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|Title:||Interactive maps for exploratory spatial analysis : cartographic visualization approach, implementation and application|
|Presented at:||University of Leicester|
|Abstract:||One of the primary reasons for this technology-induced change is that highly dynamic maps are being used increasingly across the sciences as tools through which initial exploratory analyses of geographic information can be made in a process termed 'visualization'. Maps are no longer used solely to record information and communicate summaries to large audiences. The dynamic and highly interactive software descendants of the paper maps of the previous decade form an active part in the process of knowledge acquisition and are changing the way in which science is undertaken. They are used by highly skilled individuals to determine patterns and elicit trends from huge, complex and growing databases of spatial information.;The work presented here describes research efforts undertaken to develop generally applicable new methods through which the techniques derived for the cartography of the past can be effectively applied to the map use of the present and future. It makes the case for an approach to visualization that synthesises techniques developed in a number of fields. It utilises cartographic symbolism in a two-dimensional software environment through which maps can be produced that contain high levels of interaction and flexibility. The argument is supported at three levels: An approach is presented that makes imaginative and innovative use of a scripting language for graphical user interface production, in order to provide an environment for visualization; Working software that implements the approach in order to address issues concerned with the analysis of enumerated spatial information is then provided and detailed; This is then applied to a number of scenarios in which visualization is undertaken, and to address evolving research issues of concern to the cartographic and statistical communities.;Finally assessments are made of the usage and utility of the methods presented and some extensions are both suggested and offered. The changes to cartography that occur in the next decade are likely to be just as profound as those experienced in the past decade. The realm of cartography continues to expand, as do the types of map that are achievable, the applications to which maps are put and the numbers of map users. An assessment is made of likely trends and ways in which the approach presented can provide a useful contribution to the future of cartographic visualization. Interactive software, dynamic figures and computer scripts provided in separate appendices form a major element of the work, in terms of the illustration, demonstration and specification of the methods used.|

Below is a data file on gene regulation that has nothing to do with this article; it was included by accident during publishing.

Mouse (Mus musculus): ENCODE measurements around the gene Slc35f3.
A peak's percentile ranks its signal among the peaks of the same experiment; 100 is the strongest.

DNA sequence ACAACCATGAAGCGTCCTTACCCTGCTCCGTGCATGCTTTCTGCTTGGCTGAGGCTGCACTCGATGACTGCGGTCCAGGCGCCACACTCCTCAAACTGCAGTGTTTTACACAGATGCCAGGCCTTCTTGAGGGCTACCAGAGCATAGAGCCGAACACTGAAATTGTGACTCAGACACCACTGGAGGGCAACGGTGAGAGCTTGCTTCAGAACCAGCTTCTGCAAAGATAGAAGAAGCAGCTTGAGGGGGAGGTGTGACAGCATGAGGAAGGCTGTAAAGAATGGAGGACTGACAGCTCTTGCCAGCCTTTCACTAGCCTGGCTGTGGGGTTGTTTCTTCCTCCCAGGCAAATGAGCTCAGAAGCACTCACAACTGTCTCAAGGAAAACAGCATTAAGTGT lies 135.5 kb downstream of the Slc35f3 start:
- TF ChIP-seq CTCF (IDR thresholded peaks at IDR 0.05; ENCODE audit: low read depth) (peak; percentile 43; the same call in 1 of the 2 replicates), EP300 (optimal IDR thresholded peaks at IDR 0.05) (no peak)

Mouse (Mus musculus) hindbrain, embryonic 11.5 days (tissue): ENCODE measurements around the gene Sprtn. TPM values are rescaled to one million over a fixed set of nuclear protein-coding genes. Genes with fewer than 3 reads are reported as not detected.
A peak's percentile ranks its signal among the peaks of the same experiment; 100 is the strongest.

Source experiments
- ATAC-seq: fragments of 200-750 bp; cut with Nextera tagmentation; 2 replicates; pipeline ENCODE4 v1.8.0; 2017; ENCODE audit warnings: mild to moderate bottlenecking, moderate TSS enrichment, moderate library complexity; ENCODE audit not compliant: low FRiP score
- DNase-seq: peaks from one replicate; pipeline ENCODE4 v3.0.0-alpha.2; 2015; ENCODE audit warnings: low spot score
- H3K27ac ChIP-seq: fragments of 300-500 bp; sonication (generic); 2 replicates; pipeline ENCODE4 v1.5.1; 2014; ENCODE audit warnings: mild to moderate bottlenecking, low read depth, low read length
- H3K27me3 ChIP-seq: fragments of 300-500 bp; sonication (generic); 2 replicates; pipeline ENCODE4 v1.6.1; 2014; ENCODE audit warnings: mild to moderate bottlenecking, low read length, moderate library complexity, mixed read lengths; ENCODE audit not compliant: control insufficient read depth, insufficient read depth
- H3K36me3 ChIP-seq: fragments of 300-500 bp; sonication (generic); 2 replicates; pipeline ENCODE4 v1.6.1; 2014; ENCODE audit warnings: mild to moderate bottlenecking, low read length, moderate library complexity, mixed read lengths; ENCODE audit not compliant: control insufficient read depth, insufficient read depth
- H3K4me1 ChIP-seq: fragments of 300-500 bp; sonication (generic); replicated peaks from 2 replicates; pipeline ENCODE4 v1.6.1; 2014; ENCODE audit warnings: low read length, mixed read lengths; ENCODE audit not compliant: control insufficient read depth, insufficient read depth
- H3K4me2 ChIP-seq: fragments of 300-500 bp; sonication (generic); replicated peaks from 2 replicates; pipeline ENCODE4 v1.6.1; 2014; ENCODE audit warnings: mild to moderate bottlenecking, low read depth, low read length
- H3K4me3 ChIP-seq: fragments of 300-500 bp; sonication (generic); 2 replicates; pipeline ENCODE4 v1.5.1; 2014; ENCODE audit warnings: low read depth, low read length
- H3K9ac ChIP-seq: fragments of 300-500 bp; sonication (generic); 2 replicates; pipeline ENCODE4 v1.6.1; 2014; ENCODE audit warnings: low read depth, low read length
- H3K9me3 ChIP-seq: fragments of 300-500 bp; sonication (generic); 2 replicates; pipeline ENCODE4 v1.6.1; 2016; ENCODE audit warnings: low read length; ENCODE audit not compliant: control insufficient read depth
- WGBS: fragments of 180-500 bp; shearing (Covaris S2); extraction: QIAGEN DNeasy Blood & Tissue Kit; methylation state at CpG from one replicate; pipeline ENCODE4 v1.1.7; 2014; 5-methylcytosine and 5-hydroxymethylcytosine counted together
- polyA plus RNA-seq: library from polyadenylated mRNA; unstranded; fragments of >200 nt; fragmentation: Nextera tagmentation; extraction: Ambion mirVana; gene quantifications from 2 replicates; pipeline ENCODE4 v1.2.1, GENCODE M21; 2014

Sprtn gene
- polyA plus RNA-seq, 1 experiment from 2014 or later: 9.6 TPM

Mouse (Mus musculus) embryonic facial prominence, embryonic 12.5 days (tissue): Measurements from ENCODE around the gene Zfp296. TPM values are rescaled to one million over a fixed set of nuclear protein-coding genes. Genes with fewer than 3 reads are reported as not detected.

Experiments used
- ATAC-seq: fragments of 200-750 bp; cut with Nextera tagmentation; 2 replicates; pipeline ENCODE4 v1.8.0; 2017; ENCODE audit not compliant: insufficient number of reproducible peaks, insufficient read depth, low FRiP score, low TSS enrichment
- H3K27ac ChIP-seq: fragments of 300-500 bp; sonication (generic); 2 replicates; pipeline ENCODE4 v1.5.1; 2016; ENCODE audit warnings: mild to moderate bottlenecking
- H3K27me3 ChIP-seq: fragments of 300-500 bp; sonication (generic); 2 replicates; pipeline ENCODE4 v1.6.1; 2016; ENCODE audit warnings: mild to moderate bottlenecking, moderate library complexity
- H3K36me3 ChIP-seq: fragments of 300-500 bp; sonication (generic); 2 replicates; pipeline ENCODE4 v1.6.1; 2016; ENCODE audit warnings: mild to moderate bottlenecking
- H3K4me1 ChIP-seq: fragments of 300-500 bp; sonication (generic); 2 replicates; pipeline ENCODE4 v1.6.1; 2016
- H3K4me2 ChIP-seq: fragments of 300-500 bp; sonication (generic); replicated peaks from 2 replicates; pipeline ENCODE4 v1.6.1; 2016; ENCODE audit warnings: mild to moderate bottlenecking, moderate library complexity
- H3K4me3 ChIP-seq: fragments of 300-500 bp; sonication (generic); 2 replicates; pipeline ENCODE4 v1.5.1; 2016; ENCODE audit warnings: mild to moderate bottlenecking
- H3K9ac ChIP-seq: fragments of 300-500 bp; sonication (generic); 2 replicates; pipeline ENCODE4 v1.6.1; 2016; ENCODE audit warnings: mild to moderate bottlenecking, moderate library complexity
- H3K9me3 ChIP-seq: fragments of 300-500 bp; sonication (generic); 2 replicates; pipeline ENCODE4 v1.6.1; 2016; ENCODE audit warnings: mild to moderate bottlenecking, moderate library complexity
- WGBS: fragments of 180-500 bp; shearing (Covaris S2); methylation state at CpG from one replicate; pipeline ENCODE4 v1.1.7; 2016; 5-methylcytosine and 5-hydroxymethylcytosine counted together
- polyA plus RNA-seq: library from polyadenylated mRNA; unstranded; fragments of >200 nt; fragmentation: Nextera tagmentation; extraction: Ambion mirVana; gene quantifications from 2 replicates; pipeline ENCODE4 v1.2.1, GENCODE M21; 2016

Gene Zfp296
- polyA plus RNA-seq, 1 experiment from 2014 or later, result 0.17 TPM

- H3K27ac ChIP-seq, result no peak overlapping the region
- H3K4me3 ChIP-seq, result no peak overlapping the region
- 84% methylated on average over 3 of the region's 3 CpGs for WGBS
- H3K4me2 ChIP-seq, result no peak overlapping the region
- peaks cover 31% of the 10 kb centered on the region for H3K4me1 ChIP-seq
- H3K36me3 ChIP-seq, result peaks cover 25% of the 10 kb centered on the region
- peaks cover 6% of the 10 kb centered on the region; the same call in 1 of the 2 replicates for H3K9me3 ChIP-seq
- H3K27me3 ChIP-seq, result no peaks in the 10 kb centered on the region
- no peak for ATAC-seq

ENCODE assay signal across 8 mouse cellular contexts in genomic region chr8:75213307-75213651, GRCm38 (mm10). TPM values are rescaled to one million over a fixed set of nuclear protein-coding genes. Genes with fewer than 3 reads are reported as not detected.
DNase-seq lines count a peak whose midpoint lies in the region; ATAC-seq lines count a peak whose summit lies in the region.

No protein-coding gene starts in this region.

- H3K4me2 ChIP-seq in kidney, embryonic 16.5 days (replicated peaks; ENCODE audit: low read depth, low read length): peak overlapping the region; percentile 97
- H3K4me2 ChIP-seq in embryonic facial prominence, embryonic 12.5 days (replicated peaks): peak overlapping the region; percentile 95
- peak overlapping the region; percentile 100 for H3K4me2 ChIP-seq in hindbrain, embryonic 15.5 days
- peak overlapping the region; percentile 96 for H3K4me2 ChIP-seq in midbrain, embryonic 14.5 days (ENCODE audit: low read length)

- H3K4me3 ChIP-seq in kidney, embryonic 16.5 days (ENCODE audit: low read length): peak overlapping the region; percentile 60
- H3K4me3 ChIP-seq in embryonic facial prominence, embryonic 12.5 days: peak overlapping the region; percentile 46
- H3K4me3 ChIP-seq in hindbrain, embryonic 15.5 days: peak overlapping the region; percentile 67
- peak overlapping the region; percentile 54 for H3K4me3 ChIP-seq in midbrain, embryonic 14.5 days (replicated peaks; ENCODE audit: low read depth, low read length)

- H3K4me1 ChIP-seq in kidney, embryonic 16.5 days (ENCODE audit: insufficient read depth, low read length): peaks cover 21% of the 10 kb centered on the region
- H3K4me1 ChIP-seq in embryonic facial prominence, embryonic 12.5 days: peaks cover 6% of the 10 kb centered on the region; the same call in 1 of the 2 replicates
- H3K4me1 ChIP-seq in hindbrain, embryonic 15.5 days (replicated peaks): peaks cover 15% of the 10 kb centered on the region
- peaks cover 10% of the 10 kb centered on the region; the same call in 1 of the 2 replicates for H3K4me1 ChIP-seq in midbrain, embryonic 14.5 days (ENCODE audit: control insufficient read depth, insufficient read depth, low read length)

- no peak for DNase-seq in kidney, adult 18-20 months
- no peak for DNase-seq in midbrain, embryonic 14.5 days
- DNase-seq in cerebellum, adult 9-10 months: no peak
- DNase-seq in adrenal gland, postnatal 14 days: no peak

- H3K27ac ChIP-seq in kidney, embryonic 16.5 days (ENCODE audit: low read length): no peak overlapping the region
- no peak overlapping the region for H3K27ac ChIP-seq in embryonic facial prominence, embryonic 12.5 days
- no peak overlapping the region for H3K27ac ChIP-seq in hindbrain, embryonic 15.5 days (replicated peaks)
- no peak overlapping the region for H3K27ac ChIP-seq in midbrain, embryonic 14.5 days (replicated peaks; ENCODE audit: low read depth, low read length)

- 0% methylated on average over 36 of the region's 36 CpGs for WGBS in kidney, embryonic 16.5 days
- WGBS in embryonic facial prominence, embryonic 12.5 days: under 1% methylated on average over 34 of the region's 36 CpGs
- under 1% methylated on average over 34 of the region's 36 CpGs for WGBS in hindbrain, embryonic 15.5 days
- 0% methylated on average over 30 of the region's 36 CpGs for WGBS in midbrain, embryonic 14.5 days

|Rights:||Copyright © the author. All rights reserved.|
|Appears in Collections:||Theses, Dept. of Geography|
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